High test-retest reliability scores were observed between baseline and pretraining evaluations for all tests: at the preferred limb, isometric peak torque (r = 0.981), concentric peak torque (r = 0.958), eccentric peak torque (r = 0.949), and sum of muscle thickness (r = 0.893); and at the nonpreferred limb, isometric peak torque (r = 0.966), concentric peak torque (r = 0.932), eccentric peak torque (r = 0.934), and sum of muscle thickness (r = 0.940).
Before starting the resistance training program, volunteers presented similar values between preferred and nonpreferred limbs for concentric peak torque (Figure 1; p = 0.301, ES = 0.23). However, the preferred limb showed superiority in terms of isometric peak torque (Figure 2; p = 0.041, ES = 0.36) and eccentric peak torque (Figure 3; p = 0.021, ES = 0.45). At pretraining evaluation, mean isometric and eccentric peak torque values of the nonpreferred limb were 4.9 and 5.8% smaller compared with the preferred limb, respectively.
Bilateral symmetry remained constant throughout the training program for concentric peak torque (Figure 1). Between-limb symmetry in eccentric peak torque was reached at the fourth training week (p = 0.534, ES = 0.08) and remained unchanged until the end of the training program (Figure 3). Similar isometric peak torque values were found after 8 training weeks (p = 0.253, ES = 0.12) and also did not change until the final evaluation (Figure 2). After 12 training weeks, the percent differences between the preferred and the nonpreferred limbs were 0.73% (ES = −0.03) for concentric, −0.62% (ES = 0.09) for isometric, and −1.93% (ES = 0.21) for eccentric peak torques, respectively.
Although there is no consensus in the literature, strength imbalances between the preferred and nonpreferred limbs smaller than 10% have been considered “normal” (18). Despite some contrary results (19), strength asymmetries seem to impair functional (23) and sports performance (17). Lower-limb asymmetries have also been related to increased injury risks in sports practice (12), and systematic isokinetic evaluations have a remarkable place for injury prevention in elite athletes (25). In addition, knee extensor strength deficits in previously injured limbs predict functional performance at the time of sport return (31) and may help clinical decision making to optimize sports participation after surgery/immobilization/rehabilitation.
Our initial expectation about the nonpreferred limb having smaller peak torque values compared with the preferred limb was partially confirmed because participants of this study presented significant deficits at the nonpreferred limb in isometric and eccentric tests, but not in the concentric test. Assuming that the subjects were not engaged in any kind of systematic exercise with asymmetric kinetic patterns, the torque asymmetries may result from the preferential recruitment of the preferred lower limb for a range of mobilization task during daily life that is able to affect maximal strength capacity. In addition, these findings further support the notion that lower-limb strength asymmetry is dependent on the contraction type (11,22). Therefore, because daily and sports activities are not restricted to one type of muscle action, it is advisable that isokinetic evaluations contemplate concentric and eccentric tests to get a reliable comparison between preferred and nonpreferred (or injured and uninjured) limbs.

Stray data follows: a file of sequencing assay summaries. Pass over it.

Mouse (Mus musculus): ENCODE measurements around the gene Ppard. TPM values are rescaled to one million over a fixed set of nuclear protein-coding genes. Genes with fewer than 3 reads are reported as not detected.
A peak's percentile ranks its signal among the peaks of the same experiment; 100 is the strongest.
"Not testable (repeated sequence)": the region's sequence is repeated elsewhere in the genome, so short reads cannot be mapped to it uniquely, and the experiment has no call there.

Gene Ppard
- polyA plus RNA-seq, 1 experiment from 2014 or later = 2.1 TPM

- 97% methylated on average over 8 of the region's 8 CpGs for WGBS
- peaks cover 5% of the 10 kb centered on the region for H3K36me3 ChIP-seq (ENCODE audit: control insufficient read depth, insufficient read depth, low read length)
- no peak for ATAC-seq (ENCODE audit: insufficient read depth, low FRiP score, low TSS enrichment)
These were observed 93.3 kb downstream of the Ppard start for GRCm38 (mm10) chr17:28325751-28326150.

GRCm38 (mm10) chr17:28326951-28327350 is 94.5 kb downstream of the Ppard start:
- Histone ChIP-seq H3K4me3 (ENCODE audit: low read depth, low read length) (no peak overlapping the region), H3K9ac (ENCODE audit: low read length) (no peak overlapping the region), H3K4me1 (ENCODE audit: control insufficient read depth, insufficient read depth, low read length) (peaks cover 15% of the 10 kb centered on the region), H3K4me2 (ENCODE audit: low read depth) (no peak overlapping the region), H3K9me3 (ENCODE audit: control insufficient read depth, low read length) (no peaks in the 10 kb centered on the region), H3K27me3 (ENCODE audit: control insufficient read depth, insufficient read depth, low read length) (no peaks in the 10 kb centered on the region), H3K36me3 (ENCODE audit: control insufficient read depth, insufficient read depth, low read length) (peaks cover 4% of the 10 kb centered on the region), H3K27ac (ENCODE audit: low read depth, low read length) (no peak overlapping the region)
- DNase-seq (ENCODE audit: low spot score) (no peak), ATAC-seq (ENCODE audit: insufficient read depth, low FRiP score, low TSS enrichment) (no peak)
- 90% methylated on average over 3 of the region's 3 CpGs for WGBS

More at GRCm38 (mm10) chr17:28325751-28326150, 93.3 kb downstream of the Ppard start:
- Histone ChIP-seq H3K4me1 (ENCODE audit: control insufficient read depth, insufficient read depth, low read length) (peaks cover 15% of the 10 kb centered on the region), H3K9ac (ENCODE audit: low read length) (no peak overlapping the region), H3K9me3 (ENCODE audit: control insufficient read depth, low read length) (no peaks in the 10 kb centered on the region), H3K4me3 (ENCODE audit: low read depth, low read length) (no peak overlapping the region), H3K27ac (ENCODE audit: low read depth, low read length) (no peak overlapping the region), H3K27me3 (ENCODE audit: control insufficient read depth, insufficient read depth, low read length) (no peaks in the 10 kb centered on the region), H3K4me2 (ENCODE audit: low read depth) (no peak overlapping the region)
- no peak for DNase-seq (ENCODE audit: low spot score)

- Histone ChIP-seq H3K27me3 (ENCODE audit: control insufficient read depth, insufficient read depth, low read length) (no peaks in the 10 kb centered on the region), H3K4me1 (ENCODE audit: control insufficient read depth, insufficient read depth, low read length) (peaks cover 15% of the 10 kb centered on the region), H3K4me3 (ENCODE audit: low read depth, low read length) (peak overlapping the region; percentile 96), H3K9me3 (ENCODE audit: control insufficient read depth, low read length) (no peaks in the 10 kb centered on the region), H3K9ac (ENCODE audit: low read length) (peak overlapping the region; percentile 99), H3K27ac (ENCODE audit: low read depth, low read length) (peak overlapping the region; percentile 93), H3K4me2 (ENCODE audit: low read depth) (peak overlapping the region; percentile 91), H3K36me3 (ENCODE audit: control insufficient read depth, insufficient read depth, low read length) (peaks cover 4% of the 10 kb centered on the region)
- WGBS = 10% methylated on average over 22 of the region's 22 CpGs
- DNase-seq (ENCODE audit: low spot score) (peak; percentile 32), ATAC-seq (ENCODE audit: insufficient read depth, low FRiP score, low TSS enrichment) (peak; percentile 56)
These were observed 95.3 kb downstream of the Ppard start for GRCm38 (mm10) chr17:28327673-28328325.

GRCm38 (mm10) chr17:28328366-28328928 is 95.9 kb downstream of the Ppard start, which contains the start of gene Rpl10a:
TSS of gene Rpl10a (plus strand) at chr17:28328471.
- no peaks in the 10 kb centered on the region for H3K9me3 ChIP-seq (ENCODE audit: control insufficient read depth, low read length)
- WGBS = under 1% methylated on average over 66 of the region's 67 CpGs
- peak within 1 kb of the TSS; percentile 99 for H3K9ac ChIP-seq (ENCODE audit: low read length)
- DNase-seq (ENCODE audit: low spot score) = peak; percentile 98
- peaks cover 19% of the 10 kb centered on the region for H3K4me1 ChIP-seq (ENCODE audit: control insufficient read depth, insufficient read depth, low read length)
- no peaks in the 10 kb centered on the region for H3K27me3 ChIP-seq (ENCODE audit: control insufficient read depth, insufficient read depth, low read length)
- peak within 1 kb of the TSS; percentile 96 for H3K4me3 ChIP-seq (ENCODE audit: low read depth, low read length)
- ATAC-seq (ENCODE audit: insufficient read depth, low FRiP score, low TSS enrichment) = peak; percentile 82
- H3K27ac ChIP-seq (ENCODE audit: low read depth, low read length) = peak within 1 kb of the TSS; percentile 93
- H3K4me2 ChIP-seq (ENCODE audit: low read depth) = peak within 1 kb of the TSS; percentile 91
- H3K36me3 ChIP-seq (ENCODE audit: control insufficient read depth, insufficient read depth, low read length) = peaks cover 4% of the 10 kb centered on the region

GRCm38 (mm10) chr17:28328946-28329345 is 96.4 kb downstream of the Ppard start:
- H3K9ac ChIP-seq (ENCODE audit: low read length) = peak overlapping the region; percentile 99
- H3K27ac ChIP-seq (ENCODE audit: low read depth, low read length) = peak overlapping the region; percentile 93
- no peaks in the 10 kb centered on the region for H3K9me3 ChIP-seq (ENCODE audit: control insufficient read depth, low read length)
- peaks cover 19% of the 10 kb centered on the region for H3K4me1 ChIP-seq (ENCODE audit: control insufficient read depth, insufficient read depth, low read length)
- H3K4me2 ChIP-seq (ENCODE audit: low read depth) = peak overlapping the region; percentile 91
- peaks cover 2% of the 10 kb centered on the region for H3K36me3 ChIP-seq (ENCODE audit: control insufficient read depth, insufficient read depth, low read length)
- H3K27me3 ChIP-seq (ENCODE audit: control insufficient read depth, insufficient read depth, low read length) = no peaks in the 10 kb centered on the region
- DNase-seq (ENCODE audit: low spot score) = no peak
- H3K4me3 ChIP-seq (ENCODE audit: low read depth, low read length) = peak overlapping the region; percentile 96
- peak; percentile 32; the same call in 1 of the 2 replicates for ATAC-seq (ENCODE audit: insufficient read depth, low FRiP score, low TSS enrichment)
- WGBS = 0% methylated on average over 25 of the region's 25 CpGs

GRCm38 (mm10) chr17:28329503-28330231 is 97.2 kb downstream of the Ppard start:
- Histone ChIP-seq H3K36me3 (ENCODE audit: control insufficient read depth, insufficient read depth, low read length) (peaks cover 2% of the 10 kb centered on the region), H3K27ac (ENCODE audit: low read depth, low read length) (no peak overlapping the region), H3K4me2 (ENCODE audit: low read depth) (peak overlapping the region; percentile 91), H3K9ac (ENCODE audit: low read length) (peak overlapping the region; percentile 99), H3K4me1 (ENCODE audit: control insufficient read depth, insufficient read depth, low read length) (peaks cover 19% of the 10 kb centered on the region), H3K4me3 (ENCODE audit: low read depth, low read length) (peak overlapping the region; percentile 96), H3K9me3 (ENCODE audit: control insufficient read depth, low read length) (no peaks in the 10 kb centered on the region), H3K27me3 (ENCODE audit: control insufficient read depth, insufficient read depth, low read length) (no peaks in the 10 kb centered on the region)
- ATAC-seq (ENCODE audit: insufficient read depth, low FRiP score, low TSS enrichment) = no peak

Finally, reduction of strength asymmetry between lower limbs after an isokinetic training program is a novelty of our study. Future studies should address the mechanism behind the specific adaptation of preferred and nonpreferred limbs. In addition, the impact of other resistance training regimes (e.g., free weights, gym machines, elastic bands) with unilateral and bilateral exercises and responses from other muscle groups with clinical significance (such as the hamstrings) should be investigated, especially considering that our training was performed in an isokinetic dynamometer, which does not resemble real-life training situations. Finding effective programs to counteract bilateral asymmetry may be an important step to decrease injury risk and to improve athletes' performance.
Our findings support that the nonpreferred lower limb presented strength deficits compared with the preferred limb, and this asymmetry is not attributed to the amount of muscle mass. Therefore, health professionals should have greater concerns on the muscle functional status than the limb circumference or other measures of muscle mass. Unilateral tests in different types of exercises (or muscle actions) are useful to identify bilateral asymmetries. Once the functional deficit is diagnosed, symmetry patterns may be restored with relatively short periods (4–8 weeks) of unilateral training programs using the specific exercise where the strength deficit was identified. In addition, subjects with bilateral strength asymmetries should focus on unilateral exercises to avoid potential compensations of the preferred leg in bilateral exercises.
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